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ARENA funds microgrid trials for sodium-sulfur, zinc-bromine LDES tech in Western Australia


The Australian Renewable Energy Agency (ARENA) is funding trial deployments of two different non-lithium battery technologies at microgrids in Western Australia.

The trial is aimed at assessing the suitability of sodium-sulfur (NAS) and zinc-bromine hybrid flow batteries to help integrate growing shares of rooftop solar PV onto local electricity networks, ARENA said this morning (25 March).

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The agency will provide AU$2.85 million towards the expected project cost of AU$5.7 million for Horizon Power, an energy company owned by the state government of Western Austalia, to install the systems at two remote sites through ARENA’s Regional Microgrids Program.

The total value of the programme, launched in August 2023, is AU$125 million, and it runs until December 2025.

Its aims include facilitating innovation and accelerated deployment of microgrid technologies that can enable renewable energy integration, increasing the resilience of electricity supply in rural and remote areas and – in a separate stream of the programme – aiding indigenous First Nation communities to benefit from microgrid technologies.

ARENA said that while lithium-ion (Li-ion) battery storage systems have been installed across Horizon Power’s networks to facilitate renewable energy uptake and add resiliency in remote areas, a need for rugged, longer duration storage technologies, has also been identified.

The trial will see a 100kW/400kWh zinc-bromine flow battery system deployed at a microgrid in the town of Nullagine, in the historic WA gold mining region of the Pilbara, and a 250kW/1,450kWh NAS battery system at the coastal town of Carnarvon.

While the agency described the trial as a test of two long-duration energy storage (LDES) technologies, and both technologies are touted as suitable for applications requiring 6-hour discharge duration or more, the project will assess other specific characteristics of the batteries, such as their ruggedness in extreme heat conditions.

Technologies could become ‘important part of energy mix in regional communities’

The sodium-sulfur battery tech has been developed by Japanese company NGK and deployed worldwide at sites for over 20 years, totalling around 5GWh of cumulative installs. NGK has partnered with the energy arm of German chemicals company BASF for the distribution and ongoing commercialisation of the technology.

Recent project wins for the pair include a first order in Eastern Europe to a site in Bulgaria. The technology also went on trial elsewhere in Western Australia a few months ago at a copper mine owned by resources company IGO and backed through the Future Battery Industries Cooperative Research Centre (FBICRC), formed by industry, academia and the Australian government.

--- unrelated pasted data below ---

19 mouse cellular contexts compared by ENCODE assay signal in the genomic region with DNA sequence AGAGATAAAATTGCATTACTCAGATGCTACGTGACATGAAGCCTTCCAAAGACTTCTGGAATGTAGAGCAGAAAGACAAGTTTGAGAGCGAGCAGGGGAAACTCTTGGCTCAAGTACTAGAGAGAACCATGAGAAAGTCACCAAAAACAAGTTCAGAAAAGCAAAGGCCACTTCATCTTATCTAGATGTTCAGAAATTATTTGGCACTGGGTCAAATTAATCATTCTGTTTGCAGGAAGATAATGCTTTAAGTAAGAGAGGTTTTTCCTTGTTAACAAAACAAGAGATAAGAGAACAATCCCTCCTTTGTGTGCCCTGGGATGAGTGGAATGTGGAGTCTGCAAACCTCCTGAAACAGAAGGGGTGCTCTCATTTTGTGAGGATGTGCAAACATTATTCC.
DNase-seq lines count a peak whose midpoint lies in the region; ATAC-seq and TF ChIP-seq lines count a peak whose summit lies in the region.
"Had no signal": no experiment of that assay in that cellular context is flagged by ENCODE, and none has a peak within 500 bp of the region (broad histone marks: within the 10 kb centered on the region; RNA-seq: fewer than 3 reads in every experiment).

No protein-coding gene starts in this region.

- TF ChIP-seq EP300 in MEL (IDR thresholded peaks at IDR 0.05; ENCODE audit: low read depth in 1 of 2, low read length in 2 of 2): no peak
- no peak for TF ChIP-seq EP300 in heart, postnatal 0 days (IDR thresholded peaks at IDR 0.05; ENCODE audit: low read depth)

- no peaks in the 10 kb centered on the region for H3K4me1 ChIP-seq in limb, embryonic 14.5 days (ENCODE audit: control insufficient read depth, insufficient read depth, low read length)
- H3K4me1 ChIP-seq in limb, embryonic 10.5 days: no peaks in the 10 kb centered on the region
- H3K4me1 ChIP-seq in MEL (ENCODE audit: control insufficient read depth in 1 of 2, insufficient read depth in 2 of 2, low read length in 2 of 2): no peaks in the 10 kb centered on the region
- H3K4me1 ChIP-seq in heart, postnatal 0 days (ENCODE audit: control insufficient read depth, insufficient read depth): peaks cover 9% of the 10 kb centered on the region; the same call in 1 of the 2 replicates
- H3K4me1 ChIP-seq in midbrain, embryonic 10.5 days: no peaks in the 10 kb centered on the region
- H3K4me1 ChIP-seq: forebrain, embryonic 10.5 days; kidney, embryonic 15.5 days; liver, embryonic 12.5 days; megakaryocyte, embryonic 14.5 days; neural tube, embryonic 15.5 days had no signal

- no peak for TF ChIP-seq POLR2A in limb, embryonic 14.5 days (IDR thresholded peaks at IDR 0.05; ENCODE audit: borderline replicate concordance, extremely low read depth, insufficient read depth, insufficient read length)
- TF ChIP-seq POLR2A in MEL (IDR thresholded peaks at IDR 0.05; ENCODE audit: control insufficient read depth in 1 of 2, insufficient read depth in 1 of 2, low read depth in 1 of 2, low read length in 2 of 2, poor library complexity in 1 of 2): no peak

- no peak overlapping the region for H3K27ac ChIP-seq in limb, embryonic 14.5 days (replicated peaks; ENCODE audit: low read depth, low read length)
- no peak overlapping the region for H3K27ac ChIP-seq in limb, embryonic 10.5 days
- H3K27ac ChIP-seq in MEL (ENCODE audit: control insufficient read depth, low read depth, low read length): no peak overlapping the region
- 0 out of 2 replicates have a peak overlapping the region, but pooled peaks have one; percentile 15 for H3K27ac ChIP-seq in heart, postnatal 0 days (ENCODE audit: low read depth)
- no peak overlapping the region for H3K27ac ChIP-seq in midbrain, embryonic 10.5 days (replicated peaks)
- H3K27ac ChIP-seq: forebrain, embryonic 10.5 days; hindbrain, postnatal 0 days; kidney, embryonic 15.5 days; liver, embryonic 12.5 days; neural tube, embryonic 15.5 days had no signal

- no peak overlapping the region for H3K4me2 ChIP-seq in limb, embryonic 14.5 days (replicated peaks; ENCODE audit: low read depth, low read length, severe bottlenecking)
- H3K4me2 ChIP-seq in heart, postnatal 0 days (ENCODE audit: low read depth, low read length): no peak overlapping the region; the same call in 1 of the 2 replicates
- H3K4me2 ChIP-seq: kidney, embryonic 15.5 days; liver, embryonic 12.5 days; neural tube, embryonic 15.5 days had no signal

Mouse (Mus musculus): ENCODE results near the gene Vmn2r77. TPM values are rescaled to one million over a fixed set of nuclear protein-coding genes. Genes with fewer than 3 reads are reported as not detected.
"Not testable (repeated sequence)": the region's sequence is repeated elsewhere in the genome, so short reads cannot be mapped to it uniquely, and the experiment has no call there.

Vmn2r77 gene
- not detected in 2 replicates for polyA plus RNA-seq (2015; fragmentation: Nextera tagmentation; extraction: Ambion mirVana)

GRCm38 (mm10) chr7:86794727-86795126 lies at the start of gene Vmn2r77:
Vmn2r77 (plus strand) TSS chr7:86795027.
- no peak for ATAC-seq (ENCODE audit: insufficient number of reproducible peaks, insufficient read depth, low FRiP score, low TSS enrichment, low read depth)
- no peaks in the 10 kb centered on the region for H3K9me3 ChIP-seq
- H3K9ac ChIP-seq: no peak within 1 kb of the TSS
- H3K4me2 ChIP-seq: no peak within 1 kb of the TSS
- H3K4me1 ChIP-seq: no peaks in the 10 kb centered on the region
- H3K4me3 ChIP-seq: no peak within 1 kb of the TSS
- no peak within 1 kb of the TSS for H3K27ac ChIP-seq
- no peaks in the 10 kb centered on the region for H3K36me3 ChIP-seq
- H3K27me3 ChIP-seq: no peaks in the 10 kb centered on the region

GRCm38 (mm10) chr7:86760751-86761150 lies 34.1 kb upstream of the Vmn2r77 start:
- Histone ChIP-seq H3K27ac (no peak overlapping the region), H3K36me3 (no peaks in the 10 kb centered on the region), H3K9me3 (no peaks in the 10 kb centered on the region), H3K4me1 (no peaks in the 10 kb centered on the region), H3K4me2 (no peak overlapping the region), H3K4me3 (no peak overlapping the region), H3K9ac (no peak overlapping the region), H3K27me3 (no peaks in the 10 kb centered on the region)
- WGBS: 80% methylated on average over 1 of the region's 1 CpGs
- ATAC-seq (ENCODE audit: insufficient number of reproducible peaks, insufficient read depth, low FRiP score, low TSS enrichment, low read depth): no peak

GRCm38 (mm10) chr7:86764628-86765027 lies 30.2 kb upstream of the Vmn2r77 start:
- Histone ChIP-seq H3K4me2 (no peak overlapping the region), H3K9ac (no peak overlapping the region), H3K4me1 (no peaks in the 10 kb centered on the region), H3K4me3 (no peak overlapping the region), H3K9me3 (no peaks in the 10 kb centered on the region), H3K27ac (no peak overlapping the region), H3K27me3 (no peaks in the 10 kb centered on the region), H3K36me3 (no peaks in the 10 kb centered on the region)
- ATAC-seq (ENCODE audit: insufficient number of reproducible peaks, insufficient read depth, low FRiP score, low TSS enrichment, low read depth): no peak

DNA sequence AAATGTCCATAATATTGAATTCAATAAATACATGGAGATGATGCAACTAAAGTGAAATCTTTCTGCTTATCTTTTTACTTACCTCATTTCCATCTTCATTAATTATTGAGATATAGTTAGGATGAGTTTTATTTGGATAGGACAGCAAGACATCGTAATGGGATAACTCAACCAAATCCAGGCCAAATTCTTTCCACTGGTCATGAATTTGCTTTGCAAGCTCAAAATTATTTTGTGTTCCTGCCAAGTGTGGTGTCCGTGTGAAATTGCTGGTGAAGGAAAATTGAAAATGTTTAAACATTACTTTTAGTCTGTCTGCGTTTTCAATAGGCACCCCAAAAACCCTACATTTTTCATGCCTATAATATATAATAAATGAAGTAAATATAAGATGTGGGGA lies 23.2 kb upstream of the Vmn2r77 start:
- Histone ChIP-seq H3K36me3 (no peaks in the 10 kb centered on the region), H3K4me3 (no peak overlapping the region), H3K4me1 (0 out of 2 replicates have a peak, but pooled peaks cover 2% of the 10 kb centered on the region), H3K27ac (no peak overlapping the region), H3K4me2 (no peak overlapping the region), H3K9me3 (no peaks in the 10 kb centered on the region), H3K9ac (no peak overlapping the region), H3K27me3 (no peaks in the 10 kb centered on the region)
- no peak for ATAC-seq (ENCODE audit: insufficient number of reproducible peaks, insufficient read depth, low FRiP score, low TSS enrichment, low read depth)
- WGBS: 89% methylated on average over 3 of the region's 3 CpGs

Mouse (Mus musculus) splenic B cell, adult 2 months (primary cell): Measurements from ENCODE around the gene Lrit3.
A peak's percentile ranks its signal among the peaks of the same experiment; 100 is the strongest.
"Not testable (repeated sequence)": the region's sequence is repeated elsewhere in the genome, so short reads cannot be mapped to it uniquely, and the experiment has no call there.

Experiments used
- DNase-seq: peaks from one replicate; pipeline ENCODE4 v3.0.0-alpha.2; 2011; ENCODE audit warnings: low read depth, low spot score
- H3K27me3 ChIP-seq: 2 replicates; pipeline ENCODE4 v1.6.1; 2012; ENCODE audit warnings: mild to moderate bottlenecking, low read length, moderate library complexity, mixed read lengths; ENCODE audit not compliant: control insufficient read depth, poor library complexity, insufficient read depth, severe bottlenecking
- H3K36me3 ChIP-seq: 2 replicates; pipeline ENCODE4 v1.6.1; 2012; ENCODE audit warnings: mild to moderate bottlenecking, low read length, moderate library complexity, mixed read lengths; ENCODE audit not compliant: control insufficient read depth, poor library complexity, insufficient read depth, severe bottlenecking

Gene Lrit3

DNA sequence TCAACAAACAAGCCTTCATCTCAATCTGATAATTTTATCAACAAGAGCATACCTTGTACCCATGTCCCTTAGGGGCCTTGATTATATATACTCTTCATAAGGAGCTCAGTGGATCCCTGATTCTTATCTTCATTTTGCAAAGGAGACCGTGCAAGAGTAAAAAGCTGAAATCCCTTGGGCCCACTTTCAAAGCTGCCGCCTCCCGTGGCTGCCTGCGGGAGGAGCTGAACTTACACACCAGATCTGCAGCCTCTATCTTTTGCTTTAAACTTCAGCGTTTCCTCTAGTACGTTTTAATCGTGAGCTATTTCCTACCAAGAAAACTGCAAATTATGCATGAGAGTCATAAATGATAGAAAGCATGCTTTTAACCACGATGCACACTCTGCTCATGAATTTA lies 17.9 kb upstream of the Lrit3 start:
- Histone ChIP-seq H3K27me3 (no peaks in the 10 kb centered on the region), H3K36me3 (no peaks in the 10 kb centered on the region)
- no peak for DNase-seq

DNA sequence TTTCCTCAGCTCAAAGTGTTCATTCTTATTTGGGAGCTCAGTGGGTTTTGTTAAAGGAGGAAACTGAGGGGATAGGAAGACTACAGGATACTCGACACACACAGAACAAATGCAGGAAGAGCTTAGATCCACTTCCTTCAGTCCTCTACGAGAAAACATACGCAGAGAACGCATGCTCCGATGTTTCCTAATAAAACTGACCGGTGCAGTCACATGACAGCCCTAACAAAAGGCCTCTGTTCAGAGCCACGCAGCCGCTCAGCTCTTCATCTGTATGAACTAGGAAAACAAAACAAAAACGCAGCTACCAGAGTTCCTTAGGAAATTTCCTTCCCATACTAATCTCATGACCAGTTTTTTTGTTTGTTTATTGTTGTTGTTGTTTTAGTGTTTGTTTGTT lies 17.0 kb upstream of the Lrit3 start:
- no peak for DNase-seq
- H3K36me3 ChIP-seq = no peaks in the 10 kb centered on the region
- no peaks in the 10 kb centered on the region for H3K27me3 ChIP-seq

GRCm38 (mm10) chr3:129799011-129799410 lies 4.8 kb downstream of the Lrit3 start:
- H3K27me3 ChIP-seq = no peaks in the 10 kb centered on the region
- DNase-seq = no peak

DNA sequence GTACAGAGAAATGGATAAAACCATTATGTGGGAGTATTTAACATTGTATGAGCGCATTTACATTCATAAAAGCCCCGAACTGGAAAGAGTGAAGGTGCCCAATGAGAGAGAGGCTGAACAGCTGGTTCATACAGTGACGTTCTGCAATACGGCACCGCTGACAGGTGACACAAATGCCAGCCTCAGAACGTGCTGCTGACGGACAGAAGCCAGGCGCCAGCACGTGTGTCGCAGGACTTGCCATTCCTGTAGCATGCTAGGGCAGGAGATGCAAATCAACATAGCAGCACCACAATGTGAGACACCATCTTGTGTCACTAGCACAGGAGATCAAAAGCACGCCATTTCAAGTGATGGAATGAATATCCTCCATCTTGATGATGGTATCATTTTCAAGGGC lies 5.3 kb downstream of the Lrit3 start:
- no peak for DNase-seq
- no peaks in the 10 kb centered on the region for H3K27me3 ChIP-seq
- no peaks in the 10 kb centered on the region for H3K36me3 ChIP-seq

NAS batteries can operate at high or low ambient temperatures, and the manufacturer claims it uses abundant raw materials in its construction, adding up stacks of 1.2kWh battery cells assembled into 20-ft containers of 250kW output and 1,450kWh capacity.

The zinc-bromine flow batteries are made by Redflow, headquartered in Queensland, Australia. The Redflow battery tech relies on zinc, which as CEO Tim Harris pointed out in a 2023 interview with is the “fourth most abundant metal in the world,” and bromine, which Harris said is currently sourced from the Dead Sea, but could also be sourced “from other places in the world”.

Harris claimed that choice of electrolyte composition gives the Redflow battery higher energy density and power density than other electrochemical flow batteries, while the core design is a hybrid of a flow battery, which relies on tanks of electrolyte, while also plating and replating zinc as it charges and discharges.

Redflow has seen some recent success internationally, including winning funding from the California Energy Commission (CEC) for four microgrid projects so far. One, which will feature a 20MWh hybrid flow battery system, is currently underway with US microgrid designer and developer Faraday Microgrids.

ARENA said today that the ability of both new battery technologies to withstand higher ambient temperatures and undergo many more cycles of charge and discharge without experiencing degradation could be advantageous over Li-ion tech.

“Renewable dispatchable technologies such as solar PV and wind combined with lithium-ion battery energy storage systems, and pumped hydro are well established, however, there are characteristics of each that may not be suited to all locations, particularly in locations with extreme heat,” ARENA CEO Darren Miller said.

“Horizon Power’s project, if proven successful, could see these innovative battery technologies become an important part of our energy mix in regional communities.”’ publisher Solar Media will host the 1st Energy Storage Summit Australia, on 21-22 May 2024 in Sydney, NSW. Featuring a packed programme of panels, presentations and fireside chats from industry leaders focusing on accelerating the market for energy storage across the country. For more information, go to the website.

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